Are forking() and CreateProcess(with all required arguments), the same thing for Linux and WinXP, respectively?

If they are different, then could someone explain the difference in terms of what happens in each of the two cases?



They do different things, and on different systems. CreateProcess is a Windows-only function, while fork is only on POSIX (e.g. Linux and Mac OSX) systems.

The fork system call creates a new process and continue execution in both the parent and the child from the point where the fork function was called. CreateProcess creates a new process and load a program from disk. The only similarity is that the end result is a new process is created.

For more information, read the respective manual page on CreateProcess and fork.


CreateProcess takes the following steps:

  • Create and initialize the process control block (PCB) in the kernel.
  • Create and initialize a new address space.
  • Load the program prog into the address space.
  • Copy arguments args into memory in the address space.
  • Initialize the hardware context to start execution at “start”.
  • Inform the scheduler that the new process is ready to run.

Unix's fork takes the following steps:

  • Create and initialize the process control block (PCB) in the kernel
  • Create a new address space
  • Initialize the address space with a copy of the entire contents of the address space of the parent
  • Inherit the execution context of the parent (e.g., any open files)
  • Inform the scheduler that the new process is ready to run

It creates a complete copy of the parent process, and the parent doesn't set up the runtime environment for the child, because the parent process trusts its own set up. The child is a complete copy of the parent except for its process id (what fork returns). A forked process continues to run the same program as its parent until it performs an explicit exec. When the child calls exec which, the new executable image into memory and runs.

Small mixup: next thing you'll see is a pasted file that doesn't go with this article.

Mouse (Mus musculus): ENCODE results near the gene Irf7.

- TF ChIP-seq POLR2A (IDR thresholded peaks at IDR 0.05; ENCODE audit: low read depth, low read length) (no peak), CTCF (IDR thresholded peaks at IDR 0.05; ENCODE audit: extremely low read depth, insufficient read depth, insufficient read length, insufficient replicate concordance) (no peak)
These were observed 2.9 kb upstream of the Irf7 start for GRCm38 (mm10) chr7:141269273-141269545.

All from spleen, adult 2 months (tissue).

How is it efficient to make a complete copy? copy-on-write. It really only copies the virtual memory map. All of the segments in the segment table are read only. If the parent or child edits the data in a segment, an exception is thrown and the kernel creates a full memory copy of that. This is explained nicely in this answer

There are several benefits to shared resources between parent and child: - intuitively, resource management: less memory is needed to maintain the states of the processes - Cache resources are shared means greater temporal locality of data when data is not over written, which improves performance because retrieving data from larger caches/disk is time consuming.

Disadvantages to shared resources: - when writes are common, it puts the data in an invalid state for the other process, and this leads to coherency misses which is costly if the child process is running on a separate core, because the changes will have to propagate up to the L3 cache.

In general though, programs read a heck of a lot more than writes, typically the child/parent will only need to make writes to its stack, and that's a small portion of the their program block.